1) September hiring totaled 134k, 50k less than expected but that was completely offset and then some by the 87k person upward revision to the two previous months. After shedding 423k jobs in the household survey in August, 420k were added back in September. As that rose above the 150k increase in the size of the labor force, the unemployment rate fell 2 tenths to just 3.7%, the lowest since December 1969. The participation rate held at 62.7% and the employment to population ratio was up one tick to 60.4%. There was another increase in those not in the labor force and the percentage of job leavers fell back to 12.2% from 14% which was the highest since late 2000. Average hourly earnings rose .3% m/o/m as expected but August was revised down by one tenth to a .3% gain too. The y/o/y gain of 2.8% was as expected and with hours worked at 34.5 as estimated, average weekly earnings rose by 3.4% which matches the best level since August 2007. I believe this continues to understate the wage gains as the number of job gains for those aged 16-19 yrs old rose by 202k and those aged 20-24 yrs old was up by 185k. Those aged 25-54 saw a job gain of just 40k and those over the age of 55 saw a rise of 67. At an education level, those that only have a high school diploma saw a job gain of 174k and those that have only SOME college saw a job rise of 252k. For those with a college degree or higher saw a job loss of 328k. These people of course get paid less and thus lowers AVERAGE hourly earnings. Smoothing out the noise puts the 3 month job gain average at 190k vs the 6 month average of 203k and the 12 month average of 211k. In 2016 is was 195k and in 2015 it was 226k.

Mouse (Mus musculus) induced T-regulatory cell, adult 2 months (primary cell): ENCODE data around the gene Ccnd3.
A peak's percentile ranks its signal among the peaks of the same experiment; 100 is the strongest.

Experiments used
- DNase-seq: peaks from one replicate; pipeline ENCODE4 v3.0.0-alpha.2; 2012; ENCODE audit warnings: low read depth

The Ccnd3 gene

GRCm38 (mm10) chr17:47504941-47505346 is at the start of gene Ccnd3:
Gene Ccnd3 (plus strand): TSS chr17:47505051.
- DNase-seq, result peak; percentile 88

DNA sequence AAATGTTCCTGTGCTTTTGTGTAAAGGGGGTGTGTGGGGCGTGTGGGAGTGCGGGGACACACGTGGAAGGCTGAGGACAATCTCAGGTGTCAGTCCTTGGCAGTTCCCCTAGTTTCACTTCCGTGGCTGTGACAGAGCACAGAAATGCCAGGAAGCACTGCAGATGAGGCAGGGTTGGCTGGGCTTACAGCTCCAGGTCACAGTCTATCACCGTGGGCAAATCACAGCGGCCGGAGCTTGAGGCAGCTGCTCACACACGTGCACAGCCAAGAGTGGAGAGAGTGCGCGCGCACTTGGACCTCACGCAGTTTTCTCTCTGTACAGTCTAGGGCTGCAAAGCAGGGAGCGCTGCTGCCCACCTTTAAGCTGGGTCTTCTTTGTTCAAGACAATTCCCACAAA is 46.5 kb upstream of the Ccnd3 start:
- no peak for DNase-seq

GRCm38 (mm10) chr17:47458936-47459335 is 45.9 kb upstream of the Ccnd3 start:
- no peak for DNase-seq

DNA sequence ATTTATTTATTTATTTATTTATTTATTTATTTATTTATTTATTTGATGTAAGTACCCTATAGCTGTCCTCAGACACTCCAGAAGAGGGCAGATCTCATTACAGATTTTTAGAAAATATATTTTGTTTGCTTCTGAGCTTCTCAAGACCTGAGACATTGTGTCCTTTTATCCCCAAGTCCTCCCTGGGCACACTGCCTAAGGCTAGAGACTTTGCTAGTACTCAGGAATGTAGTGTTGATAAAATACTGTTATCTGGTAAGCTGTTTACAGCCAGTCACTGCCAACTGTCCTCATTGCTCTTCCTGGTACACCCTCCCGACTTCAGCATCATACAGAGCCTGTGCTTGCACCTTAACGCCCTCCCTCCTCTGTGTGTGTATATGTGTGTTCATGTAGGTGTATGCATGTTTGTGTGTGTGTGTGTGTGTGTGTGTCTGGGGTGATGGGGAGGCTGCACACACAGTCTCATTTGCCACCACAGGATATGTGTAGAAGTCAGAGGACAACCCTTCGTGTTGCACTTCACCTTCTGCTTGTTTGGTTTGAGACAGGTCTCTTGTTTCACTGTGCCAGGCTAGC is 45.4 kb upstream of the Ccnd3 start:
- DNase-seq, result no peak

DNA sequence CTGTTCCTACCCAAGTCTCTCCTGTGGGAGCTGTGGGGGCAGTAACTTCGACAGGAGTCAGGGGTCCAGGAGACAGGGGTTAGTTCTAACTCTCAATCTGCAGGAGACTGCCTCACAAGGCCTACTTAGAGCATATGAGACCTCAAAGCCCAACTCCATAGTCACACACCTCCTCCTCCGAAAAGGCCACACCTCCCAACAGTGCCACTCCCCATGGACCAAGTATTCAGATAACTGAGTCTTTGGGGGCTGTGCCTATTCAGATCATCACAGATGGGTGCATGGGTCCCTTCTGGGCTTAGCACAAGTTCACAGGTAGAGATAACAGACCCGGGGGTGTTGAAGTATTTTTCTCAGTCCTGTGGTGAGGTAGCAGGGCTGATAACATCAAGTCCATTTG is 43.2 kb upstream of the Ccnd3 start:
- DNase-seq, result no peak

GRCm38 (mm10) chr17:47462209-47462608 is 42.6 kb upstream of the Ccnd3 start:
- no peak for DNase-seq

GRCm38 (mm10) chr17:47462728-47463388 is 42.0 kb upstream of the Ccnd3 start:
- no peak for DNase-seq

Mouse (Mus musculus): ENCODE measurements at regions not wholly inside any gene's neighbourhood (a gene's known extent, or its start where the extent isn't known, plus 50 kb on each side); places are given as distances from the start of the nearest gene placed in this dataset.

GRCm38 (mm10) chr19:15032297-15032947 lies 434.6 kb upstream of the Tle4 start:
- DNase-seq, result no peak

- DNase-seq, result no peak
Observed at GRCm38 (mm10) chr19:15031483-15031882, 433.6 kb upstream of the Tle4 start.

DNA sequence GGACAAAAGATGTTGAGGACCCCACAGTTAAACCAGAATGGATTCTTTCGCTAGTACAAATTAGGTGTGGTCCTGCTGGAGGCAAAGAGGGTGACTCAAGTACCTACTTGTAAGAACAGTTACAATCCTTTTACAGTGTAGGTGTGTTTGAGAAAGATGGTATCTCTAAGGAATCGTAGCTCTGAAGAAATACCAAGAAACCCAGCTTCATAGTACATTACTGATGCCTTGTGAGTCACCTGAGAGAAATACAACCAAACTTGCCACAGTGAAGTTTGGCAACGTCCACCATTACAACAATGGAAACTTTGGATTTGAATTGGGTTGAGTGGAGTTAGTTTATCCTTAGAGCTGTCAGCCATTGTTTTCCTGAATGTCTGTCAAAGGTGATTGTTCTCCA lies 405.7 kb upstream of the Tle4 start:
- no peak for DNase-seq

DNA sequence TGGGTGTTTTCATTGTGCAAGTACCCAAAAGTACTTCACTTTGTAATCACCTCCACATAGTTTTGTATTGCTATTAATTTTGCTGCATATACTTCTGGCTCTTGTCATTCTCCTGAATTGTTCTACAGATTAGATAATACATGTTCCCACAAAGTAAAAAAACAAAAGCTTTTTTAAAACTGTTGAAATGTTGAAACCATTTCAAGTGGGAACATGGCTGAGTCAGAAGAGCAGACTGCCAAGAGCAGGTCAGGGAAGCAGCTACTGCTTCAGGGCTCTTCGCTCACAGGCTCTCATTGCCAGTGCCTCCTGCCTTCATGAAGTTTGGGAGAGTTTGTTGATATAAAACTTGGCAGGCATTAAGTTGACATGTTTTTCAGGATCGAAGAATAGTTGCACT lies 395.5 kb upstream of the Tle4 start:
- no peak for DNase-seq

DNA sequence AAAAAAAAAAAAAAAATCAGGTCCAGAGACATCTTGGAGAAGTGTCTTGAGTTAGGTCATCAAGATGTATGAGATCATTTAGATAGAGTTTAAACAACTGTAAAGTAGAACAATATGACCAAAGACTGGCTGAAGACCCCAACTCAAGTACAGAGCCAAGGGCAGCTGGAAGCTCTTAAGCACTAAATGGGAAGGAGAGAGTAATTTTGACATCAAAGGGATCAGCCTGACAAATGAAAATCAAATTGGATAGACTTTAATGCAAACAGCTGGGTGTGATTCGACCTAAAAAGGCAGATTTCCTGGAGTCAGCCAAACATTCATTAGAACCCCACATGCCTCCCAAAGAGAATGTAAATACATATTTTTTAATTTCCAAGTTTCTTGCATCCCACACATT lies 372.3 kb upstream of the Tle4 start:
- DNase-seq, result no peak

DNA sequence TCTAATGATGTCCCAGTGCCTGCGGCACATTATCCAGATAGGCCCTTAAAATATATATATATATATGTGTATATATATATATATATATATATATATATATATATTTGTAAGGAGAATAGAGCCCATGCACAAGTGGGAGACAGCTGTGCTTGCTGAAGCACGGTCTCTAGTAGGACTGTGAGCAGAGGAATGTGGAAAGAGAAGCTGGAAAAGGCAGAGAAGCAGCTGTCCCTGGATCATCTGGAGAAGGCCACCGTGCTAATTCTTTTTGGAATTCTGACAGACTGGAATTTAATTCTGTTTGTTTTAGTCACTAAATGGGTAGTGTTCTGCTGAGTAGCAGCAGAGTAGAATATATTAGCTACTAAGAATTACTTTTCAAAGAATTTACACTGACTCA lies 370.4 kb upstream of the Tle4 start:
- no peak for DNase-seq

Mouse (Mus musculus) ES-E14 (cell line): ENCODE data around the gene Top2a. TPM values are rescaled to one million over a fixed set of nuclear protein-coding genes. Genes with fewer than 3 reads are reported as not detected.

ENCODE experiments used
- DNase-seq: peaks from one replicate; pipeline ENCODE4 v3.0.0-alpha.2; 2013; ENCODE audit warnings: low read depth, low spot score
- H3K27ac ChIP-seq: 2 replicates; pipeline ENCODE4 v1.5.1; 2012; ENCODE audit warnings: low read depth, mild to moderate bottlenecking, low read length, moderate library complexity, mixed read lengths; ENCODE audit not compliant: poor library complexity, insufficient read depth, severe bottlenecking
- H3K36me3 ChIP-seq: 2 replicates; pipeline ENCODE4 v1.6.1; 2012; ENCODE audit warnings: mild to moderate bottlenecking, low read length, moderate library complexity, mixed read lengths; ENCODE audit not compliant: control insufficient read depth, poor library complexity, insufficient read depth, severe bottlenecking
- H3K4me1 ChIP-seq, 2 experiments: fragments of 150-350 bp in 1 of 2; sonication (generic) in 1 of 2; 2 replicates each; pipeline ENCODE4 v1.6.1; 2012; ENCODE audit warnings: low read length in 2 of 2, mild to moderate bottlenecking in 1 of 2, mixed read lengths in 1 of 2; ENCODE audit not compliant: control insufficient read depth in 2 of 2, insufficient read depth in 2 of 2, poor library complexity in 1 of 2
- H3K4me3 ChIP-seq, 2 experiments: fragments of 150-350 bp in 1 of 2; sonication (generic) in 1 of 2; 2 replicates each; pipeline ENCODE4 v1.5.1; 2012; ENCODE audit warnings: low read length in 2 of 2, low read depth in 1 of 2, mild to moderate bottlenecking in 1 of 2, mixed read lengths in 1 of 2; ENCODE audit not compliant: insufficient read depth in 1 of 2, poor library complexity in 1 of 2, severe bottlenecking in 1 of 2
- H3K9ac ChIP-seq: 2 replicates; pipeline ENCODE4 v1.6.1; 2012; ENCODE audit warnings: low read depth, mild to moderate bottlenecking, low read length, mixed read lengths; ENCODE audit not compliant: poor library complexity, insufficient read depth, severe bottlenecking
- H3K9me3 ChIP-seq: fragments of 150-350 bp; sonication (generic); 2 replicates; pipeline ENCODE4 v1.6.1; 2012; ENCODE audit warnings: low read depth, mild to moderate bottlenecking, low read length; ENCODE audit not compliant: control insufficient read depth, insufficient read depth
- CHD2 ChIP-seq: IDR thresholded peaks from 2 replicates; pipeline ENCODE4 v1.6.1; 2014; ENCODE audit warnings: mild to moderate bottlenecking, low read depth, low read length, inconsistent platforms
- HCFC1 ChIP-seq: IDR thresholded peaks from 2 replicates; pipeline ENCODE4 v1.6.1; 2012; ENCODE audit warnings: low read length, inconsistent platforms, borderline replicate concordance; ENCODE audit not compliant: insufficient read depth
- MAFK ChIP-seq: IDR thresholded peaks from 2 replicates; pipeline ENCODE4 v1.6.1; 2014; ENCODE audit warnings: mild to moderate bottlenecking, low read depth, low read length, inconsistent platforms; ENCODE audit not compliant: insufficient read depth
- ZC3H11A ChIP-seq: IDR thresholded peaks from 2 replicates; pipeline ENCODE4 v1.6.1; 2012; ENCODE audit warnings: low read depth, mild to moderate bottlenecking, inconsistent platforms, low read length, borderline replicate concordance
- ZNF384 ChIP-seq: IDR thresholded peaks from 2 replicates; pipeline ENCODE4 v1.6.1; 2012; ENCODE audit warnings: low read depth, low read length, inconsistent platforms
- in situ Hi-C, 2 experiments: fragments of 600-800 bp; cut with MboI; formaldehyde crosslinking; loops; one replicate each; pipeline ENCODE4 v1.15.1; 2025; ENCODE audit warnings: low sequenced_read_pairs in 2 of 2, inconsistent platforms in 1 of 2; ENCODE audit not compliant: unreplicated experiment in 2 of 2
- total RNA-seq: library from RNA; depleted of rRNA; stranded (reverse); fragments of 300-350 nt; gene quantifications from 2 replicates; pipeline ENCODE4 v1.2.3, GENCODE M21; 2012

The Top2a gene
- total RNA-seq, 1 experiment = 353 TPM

2) Initial jobless claims totaled 207k, 8k less than expected and down from 215k last week. This however keeps the 4 week average at 207k because a 205k print fell out. Continuing claims, delayed by a week, fell 13k to just shy of the lowest level in a very long time.
3) Amazon helps to confirm the higher wage story with a hike in its minimum wage paid.
4) The new US/Canada/Mexico trade deal now only needs to be ratified.
5) The September ISM services index jumped to 61.6 from 58.5. That was well more than the estimate of 58. Go back to August 1997 the last time it was higher. Of the 18 industries surveyed, 17 saw growth vs 16 in August. ISM said “Overall, respondents remain positive about business conditions and the current and future economy. Concerns remain about capacity, logistics and the uncertainty with global trade.” In what will be the case in many economic statistics in coming months until the new tariffs on China kick up to a 25% rate from 10%, Anthony Nieves from the ISM said “businesses in the services sector were increasing inventories, importing and exporting in anticipation of coming trade actions” according to the WSJ. They also said local municipal spending was ramped up ahead of the end of budget fiscal year.